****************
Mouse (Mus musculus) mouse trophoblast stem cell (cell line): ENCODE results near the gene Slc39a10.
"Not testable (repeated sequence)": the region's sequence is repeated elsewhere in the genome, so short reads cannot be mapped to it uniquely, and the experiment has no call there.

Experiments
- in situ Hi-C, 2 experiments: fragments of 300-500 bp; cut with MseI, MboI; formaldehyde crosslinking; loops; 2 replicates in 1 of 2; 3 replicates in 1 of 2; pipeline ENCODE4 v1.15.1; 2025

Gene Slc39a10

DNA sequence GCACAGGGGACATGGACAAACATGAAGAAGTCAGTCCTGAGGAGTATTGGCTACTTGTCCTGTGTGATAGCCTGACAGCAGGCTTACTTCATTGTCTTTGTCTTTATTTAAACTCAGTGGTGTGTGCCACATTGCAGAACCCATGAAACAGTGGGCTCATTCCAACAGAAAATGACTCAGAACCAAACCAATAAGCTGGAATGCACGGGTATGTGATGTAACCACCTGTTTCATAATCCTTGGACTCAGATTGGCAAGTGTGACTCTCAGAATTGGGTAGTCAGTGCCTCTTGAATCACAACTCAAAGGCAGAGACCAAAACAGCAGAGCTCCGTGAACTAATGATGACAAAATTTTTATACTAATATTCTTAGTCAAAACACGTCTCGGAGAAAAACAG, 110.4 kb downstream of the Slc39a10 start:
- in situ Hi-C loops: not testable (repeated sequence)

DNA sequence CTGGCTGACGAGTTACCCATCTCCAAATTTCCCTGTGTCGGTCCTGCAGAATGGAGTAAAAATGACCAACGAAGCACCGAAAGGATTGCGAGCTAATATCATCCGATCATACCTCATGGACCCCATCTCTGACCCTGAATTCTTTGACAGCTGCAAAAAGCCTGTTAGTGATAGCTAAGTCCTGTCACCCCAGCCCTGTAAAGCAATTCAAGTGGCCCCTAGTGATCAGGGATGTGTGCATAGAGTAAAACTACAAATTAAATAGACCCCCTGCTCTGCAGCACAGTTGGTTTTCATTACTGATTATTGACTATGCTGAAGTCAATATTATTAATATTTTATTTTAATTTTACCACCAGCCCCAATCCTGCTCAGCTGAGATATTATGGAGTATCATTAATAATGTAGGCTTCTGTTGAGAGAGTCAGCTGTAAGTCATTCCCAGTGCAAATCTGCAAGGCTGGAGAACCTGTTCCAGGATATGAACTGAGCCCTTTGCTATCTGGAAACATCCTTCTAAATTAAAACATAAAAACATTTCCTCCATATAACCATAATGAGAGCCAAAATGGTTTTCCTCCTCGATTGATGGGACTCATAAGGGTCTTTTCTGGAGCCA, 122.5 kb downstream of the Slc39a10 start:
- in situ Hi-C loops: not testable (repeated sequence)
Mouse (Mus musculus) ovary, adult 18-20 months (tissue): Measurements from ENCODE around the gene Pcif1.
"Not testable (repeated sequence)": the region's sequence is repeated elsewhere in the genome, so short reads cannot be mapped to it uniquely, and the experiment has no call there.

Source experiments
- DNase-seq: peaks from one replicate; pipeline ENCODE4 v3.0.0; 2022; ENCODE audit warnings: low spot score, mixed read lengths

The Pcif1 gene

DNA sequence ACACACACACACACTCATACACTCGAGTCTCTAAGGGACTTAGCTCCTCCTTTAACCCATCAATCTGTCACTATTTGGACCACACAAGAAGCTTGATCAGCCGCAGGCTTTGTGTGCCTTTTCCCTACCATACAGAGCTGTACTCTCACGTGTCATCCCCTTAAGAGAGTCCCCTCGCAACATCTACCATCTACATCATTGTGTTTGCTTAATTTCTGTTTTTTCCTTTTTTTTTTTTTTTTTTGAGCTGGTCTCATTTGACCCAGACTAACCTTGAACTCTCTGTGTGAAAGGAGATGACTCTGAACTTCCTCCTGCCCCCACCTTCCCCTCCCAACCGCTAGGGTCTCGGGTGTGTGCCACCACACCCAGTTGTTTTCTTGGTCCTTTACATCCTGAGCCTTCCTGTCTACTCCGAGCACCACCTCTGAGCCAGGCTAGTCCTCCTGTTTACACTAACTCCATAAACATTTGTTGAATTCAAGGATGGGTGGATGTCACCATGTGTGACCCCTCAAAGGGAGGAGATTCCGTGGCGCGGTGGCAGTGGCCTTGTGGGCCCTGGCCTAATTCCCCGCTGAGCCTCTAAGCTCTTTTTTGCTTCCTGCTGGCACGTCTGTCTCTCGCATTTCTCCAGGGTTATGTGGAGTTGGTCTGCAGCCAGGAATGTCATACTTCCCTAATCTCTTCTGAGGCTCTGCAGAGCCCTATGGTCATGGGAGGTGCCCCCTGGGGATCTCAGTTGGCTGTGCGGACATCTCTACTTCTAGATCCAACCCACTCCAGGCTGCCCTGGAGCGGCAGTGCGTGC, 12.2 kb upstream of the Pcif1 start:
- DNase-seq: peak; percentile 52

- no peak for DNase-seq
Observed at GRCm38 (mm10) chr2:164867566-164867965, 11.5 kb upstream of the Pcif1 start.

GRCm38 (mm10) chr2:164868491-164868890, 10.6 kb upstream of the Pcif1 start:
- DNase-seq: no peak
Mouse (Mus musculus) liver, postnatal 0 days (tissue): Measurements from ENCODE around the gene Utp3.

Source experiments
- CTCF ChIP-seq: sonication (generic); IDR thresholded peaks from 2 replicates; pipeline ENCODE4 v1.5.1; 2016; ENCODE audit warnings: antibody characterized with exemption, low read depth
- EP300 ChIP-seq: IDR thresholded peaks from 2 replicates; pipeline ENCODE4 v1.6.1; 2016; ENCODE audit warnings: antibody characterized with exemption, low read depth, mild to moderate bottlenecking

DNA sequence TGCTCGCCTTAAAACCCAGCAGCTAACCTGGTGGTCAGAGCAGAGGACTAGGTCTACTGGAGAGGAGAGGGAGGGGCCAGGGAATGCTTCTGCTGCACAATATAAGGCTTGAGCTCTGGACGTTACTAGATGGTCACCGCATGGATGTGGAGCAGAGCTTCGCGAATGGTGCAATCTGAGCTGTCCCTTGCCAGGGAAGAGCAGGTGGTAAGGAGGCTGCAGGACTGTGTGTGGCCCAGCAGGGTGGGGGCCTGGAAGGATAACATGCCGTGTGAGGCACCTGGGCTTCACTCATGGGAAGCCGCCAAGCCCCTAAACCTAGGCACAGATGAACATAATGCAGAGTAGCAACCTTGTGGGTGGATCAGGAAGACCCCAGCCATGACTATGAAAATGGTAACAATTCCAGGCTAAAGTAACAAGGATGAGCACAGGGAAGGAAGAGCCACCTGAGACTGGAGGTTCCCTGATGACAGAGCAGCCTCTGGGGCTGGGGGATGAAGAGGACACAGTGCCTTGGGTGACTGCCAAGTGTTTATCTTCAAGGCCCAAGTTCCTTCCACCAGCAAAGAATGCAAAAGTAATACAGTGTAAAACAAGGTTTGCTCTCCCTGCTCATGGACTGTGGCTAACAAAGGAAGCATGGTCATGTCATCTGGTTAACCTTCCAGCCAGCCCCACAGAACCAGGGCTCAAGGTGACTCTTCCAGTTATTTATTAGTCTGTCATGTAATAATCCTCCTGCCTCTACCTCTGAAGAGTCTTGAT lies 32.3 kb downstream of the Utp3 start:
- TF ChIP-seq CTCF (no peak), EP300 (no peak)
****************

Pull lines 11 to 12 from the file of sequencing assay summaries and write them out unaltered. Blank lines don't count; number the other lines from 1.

"Not testable (repeated sequence)": the region's sequence is repeated elsewhere in the genome, so short reads cannot be mapped to it uniquely, and the experiment has no call there.

Source experiments